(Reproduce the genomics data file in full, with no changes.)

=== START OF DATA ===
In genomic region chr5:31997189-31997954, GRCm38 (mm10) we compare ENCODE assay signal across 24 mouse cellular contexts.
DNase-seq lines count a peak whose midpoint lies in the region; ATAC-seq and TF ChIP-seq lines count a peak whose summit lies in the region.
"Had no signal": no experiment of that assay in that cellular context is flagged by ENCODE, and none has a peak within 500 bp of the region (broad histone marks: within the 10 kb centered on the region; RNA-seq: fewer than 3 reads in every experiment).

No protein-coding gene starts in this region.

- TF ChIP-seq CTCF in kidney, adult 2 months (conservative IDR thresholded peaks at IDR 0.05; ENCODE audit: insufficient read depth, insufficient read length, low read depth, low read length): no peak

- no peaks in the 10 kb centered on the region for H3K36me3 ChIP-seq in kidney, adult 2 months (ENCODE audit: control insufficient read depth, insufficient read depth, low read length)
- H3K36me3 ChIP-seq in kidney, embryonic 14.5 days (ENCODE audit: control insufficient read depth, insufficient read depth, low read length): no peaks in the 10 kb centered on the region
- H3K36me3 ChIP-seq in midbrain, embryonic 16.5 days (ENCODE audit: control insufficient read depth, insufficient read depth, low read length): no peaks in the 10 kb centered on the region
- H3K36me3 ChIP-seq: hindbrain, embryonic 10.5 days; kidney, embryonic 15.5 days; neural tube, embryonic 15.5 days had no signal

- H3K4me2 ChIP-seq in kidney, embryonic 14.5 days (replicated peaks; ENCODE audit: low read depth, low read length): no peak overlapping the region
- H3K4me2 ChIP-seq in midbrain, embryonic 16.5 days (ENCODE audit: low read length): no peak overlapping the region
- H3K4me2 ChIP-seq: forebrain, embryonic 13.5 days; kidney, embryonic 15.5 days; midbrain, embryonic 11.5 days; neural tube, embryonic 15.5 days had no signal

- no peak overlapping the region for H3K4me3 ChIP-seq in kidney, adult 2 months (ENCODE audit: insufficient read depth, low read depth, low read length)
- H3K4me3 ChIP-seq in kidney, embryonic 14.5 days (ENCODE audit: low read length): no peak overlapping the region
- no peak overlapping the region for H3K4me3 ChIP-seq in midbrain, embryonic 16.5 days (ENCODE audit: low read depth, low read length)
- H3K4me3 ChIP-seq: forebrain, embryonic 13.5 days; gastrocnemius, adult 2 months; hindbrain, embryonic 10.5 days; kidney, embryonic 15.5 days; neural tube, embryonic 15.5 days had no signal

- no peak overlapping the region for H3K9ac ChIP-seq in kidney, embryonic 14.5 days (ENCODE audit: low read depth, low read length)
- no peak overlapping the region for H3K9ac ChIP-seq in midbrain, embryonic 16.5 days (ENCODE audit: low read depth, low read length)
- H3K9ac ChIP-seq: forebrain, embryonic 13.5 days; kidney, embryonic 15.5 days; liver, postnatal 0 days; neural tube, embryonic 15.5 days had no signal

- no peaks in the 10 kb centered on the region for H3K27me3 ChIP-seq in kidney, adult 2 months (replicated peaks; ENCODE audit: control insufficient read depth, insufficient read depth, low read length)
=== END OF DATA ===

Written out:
In genomic region chr5:31997189-31997954, GRCm38 (mm10) we compare ENCODE assay signal across 24 mouse cellular contexts.
DNase-seq lines count a peak whose midpoint lies in the region; ATAC-seq and TF ChIP-seq lines count a peak whose summit lies in the region.
"Had no signal": no experiment of that assay in that cellular context is flagged by ENCODE, and none has a peak within 500 bp of the region (broad histone marks: within the 10 kb centered on the region; RNA-seq: fewer than 3 reads in every experiment).

No protein-coding gene starts in this region.

- TF ChIP-seq CTCF in kidney, adult 2 months (conservative IDR thresholded peaks at IDR 0.05; ENCODE audit: insufficient read depth, insufficient read length, low read depth, low read length): no peak

- no peaks in the 10 kb centered on the region for H3K36me3 ChIP-seq in kidney, adult 2 months (ENCODE audit: control insufficient read depth, insufficient read depth, low read length)
- H3K36me3 ChIP-seq in kidney, embryonic 14.5 days (ENCODE audit: control insufficient read depth, insufficient read depth, low read length): no peaks in the 10 kb centered on the region
- H3K36me3 ChIP-seq in midbrain, embryonic 16.5 days (ENCODE audit: control insufficient read depth, insufficient read depth, low read length): no peaks in the 10 kb centered on the region
- H3K36me3 ChIP-seq: hindbrain, embryonic 10.5 days; kidney, embryonic 15.5 days; neural tube, embryonic 15.5 days had no signal

- H3K4me2 ChIP-seq in kidney, embryonic 14.5 days (replicated peaks; ENCODE audit: low read depth, low read length): no peak overlapping the region
- H3K4me2 ChIP-seq in midbrain, embryonic 16.5 days (ENCODE audit: low read length): no peak overlapping the region
- H3K4me2 ChIP-seq: forebrain, embryonic 13.5 days; kidney, embryonic 15.5 days; midbrain, embryonic 11.5 days; neural tube, embryonic 15.5 days had no signal

- no peak overlapping the region for H3K4me3 ChIP-seq in kidney, adult 2 months (ENCODE audit: insufficient read depth, low read depth, low read length)
- H3K4me3 ChIP-seq in kidney, embryonic 14.5 days (ENCODE audit: low read length): no peak overlapping the region
- no peak overlapping the region for H3K4me3 ChIP-seq in midbrain, embryonic 16.5 days (ENCODE audit: low read depth, low read length)
- H3K4me3 ChIP-seq: forebrain, embryonic 13.5 days; gastrocnemius, adult 2 months; hindbrain, embryonic 10.5 days; kidney, embryonic 15.5 days; neural tube, embryonic 15.5 days had no signal

- no peak overlapping the region for H3K9ac ChIP-seq in kidney, embryonic 14.5 days (ENCODE audit: low read depth, low read length)
- no peak overlapping the region for H3K9ac ChIP-seq in midbrain, embryonic 16.5 days (ENCODE audit: low read depth, low read length)
- H3K9ac ChIP-seq: forebrain, embryonic 13.5 days; kidney, embryonic 15.5 days; liver, postnatal 0 days; neural tube, embryonic 15.5 days had no signal

- no peaks in the 10 kb centered on the region for H3K27me3 ChIP-seq in kidney, adult 2 months (replicated peaks; ENCODE audit: control insufficient read depth, insufficient read depth, low read length)